There are some key factors which will be considered when discussing endovascular or microsurgical treatment: age of the patient, risk factors (hypertension, smoking, alcohol consumption, family history of IA and subarachnoidal bleeding), maximum diameter of the IA, morphology, location (which artery harbours the IA), evidence of growth of IA, symptoms caused by IA.
What about large aneurysms?
Large aneurysms may get symptomatic because of their space-occupaying effects. The risk of rupture increases with the maximum diameter of the aneurysm.
What progess has been made in the treatment of aneurysms in recent years?
New techniques available for endovascular therapy increased the rates of successful aneurysm occlusion within the last years.
How do patients recover after a ruptured aneurysm? Will their life be the same as before?
In general, approximately 25% of patients will have a complete restitution of health (without any symptoms and signs). 25% will have some minor symptoms but will be able to live the same life as before without any restrictions. App. 10% will have some disabilities but will be able to life independently. App. 10% will live in a dependent state and app. 20% of patients will die.
How can aneursyms get complicated, what are the risks of not treating the on time?
UIA may get complicated by space occupaying effects but the most severe complication is the rupture of aneurysms with bleeding into the subarachnoidal space, which is the space covering the brain (subarachnoid hemorrhage, SAH).
What other risks are there?
Rare complications are ischemic stroke which is caused by the formation of a thrombus in the UIA.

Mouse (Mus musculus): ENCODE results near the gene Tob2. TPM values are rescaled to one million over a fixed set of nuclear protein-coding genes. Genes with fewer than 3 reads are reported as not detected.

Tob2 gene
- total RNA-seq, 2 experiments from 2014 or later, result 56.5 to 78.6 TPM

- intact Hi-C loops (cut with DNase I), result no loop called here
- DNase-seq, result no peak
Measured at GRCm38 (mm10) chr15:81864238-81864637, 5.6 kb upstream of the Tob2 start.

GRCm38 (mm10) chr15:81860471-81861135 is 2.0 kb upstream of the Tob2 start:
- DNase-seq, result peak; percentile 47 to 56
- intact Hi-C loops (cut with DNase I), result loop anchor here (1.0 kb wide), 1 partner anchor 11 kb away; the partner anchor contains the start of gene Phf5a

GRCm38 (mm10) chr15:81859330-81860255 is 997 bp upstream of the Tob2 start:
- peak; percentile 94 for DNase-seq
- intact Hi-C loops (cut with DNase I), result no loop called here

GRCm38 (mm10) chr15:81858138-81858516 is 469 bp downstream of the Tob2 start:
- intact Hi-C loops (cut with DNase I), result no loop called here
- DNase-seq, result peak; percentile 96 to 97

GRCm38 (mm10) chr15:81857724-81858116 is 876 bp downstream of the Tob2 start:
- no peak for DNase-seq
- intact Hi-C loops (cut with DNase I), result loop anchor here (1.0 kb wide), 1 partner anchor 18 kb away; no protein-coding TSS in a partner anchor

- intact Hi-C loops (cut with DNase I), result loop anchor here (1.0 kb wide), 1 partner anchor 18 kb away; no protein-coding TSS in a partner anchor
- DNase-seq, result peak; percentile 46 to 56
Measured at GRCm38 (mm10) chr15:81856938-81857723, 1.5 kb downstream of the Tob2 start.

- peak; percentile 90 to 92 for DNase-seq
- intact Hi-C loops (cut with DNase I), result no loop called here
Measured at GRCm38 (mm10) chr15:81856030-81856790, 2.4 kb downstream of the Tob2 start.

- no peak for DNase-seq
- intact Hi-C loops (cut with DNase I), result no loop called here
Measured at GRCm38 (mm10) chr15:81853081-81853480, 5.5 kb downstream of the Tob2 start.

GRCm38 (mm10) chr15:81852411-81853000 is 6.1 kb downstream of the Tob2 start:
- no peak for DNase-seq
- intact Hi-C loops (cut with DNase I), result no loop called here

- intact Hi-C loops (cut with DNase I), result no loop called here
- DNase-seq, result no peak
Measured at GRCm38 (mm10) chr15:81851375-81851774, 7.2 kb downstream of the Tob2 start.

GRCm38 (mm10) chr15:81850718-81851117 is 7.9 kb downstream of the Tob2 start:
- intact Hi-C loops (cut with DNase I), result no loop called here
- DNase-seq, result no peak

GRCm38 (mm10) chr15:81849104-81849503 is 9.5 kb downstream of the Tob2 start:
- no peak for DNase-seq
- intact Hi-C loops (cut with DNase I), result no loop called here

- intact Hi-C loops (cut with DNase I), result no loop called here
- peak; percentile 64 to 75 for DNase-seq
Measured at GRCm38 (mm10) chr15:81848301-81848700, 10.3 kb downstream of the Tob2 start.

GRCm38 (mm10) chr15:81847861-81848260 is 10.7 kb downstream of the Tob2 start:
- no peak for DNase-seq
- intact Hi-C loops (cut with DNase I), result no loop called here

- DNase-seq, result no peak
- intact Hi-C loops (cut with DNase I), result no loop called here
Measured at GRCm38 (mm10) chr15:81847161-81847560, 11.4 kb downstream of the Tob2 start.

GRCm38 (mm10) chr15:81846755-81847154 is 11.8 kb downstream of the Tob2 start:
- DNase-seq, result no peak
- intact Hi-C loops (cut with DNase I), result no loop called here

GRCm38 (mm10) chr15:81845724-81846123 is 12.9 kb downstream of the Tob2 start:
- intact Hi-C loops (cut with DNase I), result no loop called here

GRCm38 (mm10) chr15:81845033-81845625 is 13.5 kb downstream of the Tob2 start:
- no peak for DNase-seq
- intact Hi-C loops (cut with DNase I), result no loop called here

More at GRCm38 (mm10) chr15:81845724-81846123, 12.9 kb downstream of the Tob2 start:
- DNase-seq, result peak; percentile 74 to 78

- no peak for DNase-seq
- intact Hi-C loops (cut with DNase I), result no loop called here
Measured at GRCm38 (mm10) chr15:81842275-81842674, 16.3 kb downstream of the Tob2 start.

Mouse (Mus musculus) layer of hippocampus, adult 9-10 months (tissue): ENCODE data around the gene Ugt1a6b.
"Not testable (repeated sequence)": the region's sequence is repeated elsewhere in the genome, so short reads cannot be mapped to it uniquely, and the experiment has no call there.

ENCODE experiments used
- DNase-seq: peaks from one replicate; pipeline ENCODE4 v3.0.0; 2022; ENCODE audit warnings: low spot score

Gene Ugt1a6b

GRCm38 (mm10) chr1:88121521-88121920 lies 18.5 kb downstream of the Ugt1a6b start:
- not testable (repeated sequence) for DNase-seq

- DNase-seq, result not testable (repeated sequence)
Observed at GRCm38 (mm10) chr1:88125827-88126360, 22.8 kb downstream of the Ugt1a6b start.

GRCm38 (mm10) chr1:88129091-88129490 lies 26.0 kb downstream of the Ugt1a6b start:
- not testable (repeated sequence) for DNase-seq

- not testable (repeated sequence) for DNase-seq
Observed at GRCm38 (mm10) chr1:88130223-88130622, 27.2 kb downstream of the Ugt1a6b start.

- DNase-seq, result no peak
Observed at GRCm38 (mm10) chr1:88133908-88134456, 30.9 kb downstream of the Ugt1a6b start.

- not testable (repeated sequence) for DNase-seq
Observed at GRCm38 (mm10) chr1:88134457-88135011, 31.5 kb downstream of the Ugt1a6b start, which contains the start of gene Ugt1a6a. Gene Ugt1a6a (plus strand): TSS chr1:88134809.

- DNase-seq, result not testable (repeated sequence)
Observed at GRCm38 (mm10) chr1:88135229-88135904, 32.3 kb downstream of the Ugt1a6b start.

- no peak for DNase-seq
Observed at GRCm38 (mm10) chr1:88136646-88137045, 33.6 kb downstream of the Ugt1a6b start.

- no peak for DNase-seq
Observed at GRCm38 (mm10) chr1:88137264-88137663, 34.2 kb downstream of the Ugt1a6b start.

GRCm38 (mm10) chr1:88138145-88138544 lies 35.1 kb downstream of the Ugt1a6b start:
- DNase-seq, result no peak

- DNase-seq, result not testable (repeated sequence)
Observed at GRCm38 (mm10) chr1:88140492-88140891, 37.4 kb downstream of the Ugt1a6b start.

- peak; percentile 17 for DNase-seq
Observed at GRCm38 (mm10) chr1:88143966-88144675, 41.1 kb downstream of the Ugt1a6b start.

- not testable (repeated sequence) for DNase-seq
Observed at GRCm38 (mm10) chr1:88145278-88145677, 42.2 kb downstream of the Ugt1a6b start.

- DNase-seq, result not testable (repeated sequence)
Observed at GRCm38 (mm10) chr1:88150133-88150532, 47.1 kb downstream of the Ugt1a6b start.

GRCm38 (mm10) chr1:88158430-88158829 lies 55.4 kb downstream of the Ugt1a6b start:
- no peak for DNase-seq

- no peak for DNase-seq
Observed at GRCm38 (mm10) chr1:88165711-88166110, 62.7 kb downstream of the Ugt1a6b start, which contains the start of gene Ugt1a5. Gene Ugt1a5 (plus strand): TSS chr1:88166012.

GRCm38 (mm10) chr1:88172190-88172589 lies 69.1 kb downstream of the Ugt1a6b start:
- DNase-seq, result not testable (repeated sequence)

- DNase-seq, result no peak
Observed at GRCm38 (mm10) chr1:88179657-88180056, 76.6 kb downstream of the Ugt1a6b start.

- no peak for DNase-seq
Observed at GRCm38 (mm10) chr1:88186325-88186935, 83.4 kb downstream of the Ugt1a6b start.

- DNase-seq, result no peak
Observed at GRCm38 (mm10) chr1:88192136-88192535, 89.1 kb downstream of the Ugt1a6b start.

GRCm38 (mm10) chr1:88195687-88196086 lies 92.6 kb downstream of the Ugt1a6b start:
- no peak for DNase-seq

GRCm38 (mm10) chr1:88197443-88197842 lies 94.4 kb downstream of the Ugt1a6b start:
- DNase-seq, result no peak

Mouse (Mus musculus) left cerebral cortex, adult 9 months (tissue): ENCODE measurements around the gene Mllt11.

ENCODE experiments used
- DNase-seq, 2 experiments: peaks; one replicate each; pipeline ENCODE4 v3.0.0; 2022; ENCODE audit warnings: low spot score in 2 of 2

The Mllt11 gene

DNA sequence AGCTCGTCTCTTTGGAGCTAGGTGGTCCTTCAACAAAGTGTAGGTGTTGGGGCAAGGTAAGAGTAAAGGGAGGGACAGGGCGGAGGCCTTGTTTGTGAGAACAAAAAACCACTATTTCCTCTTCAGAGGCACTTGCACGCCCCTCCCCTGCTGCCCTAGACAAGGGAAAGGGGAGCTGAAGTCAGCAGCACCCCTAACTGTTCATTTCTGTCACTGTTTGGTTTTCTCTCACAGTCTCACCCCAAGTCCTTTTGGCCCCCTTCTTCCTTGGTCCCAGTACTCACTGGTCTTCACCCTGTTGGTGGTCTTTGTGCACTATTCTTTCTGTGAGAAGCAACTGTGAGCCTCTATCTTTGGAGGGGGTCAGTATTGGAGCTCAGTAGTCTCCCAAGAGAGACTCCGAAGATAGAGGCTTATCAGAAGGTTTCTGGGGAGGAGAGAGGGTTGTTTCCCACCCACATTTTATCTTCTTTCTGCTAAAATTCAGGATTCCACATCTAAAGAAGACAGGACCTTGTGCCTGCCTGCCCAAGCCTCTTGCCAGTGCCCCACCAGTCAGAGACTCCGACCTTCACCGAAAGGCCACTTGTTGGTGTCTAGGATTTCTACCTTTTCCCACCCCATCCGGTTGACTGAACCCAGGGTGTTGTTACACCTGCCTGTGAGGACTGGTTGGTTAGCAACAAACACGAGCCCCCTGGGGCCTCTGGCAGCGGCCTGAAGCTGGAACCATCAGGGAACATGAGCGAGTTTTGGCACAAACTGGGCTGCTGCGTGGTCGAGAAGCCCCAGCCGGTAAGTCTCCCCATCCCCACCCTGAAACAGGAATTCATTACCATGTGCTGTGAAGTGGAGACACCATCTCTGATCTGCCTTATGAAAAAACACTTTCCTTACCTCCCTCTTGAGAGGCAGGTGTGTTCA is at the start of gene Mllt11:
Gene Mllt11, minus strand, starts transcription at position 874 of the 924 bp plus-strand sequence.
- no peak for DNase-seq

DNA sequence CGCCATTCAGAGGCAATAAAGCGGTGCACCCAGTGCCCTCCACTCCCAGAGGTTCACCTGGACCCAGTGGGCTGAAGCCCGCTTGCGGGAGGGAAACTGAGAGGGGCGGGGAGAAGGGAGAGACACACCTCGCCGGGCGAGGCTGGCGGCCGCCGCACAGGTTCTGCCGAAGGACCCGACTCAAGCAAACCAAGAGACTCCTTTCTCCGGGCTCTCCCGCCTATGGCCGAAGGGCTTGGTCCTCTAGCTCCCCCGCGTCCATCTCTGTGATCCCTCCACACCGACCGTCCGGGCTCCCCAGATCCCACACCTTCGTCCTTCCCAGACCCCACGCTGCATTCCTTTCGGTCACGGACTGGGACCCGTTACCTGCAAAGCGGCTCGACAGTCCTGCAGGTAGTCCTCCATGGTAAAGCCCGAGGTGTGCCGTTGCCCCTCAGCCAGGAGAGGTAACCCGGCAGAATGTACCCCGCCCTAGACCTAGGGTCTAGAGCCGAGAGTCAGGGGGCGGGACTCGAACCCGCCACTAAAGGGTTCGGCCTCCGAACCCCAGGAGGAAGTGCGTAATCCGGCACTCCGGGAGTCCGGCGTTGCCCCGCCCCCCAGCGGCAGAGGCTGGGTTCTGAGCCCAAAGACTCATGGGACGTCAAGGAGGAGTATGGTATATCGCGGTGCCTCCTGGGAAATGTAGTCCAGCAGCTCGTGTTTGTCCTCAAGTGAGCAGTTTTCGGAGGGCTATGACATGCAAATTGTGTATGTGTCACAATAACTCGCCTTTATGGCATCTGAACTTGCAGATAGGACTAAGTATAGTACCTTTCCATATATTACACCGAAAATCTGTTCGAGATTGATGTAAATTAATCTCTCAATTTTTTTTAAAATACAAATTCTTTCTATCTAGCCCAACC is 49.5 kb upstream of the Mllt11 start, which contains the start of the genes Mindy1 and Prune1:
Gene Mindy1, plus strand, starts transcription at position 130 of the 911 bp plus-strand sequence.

Are there any generally accepted factors that are conductive to aneurysm formation and rupture?
Risk factors are: Hypertension, smoking and alcohol, particularly the sudden intake of large amounts of alcohol. There is a higher risk of formation and rupture of an IA if the person had already suffered a bleeding caused by another IA. If two or more first-degree relatives are affected the chance of finding an UIA is increased to 10%. People with polycystic kidney disease have also a high risk of IA formation.
How impartant is lifstyle? Is there a genetic predisposition to a aneurysms?
Lifestyle is important: Stopp smoking, detect and treat high blood pressure, stopp or reduce alcohol intake to a minimum.
There is a genetic background: If two or more first-degree relatives are affected the chance of finding an UIA is increased to 10%.
Does everybody stress impact us in this respect?
The relation between stress and formation, growth and rupture of an IA is not clearly shown. Chronic stress may cause sleep deficits, may increase blood pressure and the risk of imfection. Thus, indirectly stress may be a risk.
Can we talk about prevention? Current guidelines recommend screeing for brain aneurysms if two or more first-degree relatives in a family are known to have a brain aneurysm.
As stated above: Lifestyle is important.
If two or more fisrt-degress relatives in a family are known to have IA then screening is recommended.